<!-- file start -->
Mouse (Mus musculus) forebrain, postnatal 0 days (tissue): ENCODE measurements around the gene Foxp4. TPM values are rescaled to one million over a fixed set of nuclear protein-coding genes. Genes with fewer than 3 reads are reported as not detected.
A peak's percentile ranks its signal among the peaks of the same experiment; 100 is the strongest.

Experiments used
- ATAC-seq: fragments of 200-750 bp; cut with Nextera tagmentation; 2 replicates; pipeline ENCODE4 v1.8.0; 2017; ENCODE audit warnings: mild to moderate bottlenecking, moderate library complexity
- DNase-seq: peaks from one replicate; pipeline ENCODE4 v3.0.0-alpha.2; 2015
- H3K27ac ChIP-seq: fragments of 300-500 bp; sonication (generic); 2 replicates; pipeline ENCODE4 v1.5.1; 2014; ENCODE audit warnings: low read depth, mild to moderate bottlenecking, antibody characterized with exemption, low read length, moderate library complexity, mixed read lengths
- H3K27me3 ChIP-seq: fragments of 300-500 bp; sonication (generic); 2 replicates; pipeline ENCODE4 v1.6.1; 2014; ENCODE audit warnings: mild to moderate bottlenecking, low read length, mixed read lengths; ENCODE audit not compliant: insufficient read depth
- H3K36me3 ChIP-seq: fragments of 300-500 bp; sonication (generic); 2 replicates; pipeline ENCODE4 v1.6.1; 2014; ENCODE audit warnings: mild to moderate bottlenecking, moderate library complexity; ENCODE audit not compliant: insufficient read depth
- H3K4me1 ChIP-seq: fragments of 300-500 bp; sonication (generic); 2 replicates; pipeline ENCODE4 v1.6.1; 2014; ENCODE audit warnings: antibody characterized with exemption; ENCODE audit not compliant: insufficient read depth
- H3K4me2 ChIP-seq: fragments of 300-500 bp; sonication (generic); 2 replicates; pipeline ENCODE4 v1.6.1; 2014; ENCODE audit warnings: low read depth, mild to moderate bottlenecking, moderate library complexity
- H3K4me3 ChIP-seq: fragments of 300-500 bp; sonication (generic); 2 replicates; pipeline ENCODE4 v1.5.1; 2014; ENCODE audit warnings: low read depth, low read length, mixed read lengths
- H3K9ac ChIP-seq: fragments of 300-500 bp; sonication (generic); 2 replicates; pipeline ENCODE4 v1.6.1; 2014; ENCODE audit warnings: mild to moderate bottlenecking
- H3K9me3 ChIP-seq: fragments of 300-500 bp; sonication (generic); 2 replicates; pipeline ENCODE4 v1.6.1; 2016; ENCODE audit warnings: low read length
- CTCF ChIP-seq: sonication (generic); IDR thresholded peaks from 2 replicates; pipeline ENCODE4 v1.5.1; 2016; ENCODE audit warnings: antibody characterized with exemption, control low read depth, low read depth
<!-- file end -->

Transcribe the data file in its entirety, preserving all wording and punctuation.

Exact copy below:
Mouse (Mus musculus) forebrain, postnatal 0 days (tissue): ENCODE measurements around the gene Foxp4. TPM values are rescaled to one million over a fixed set of nuclear protein-coding genes. Genes with fewer than 3 reads are reported as not detected.
A peak's percentile ranks its signal among the peaks of the same experiment; 100 is the strongest.

Experiments used
- ATAC-seq: fragments of 200-750 bp; cut with Nextera tagmentation; 2 replicates; pipeline ENCODE4 v1.8.0; 2017; ENCODE audit warnings: mild to moderate bottlenecking, moderate library complexity
- DNase-seq: peaks from one replicate; pipeline ENCODE4 v3.0.0-alpha.2; 2015
- H3K27ac ChIP-seq: fragments of 300-500 bp; sonication (generic); 2 replicates; pipeline ENCODE4 v1.5.1; 2014; ENCODE audit warnings: low read depth, mild to moderate bottlenecking, antibody characterized with exemption, low read length, moderate library complexity, mixed read lengths
- H3K27me3 ChIP-seq: fragments of 300-500 bp; sonication (generic); 2 replicates; pipeline ENCODE4 v1.6.1; 2014; ENCODE audit warnings: mild to moderate bottlenecking, low read length, mixed read lengths; ENCODE audit not compliant: insufficient read depth
- H3K36me3 ChIP-seq: fragments of 300-500 bp; sonication (generic); 2 replicates; pipeline ENCODE4 v1.6.1; 2014; ENCODE audit warnings: mild to moderate bottlenecking, moderate library complexity; ENCODE audit not compliant: insufficient read depth
- H3K4me1 ChIP-seq: fragments of 300-500 bp; sonication (generic); 2 replicates; pipeline ENCODE4 v1.6.1; 2014; ENCODE audit warnings: antibody characterized with exemption; ENCODE audit not compliant: insufficient read depth
- H3K4me2 ChIP-seq: fragments of 300-500 bp; sonication (generic); 2 replicates; pipeline ENCODE4 v1.6.1; 2014; ENCODE audit warnings: low read depth, mild to moderate bottlenecking, moderate library complexity
- H3K4me3 ChIP-seq: fragments of 300-500 bp; sonication (generic); 2 replicates; pipeline ENCODE4 v1.5.1; 2014; ENCODE audit warnings: low read depth, low read length, mixed read lengths
- H3K9ac ChIP-seq: fragments of 300-500 bp; sonication (generic); 2 replicates; pipeline ENCODE4 v1.6.1; 2014; ENCODE audit warnings: mild to moderate bottlenecking
- H3K9me3 ChIP-seq: fragments of 300-500 bp; sonication (generic); 2 replicates; pipeline ENCODE4 v1.6.1; 2016; ENCODE audit warnings: low read length
- CTCF ChIP-seq: sonication (generic); IDR thresholded peaks from 2 replicates; pipeline ENCODE4 v1.5.1; 2016; ENCODE audit warnings: antibody characterized with exemption, control low read depth, low read depth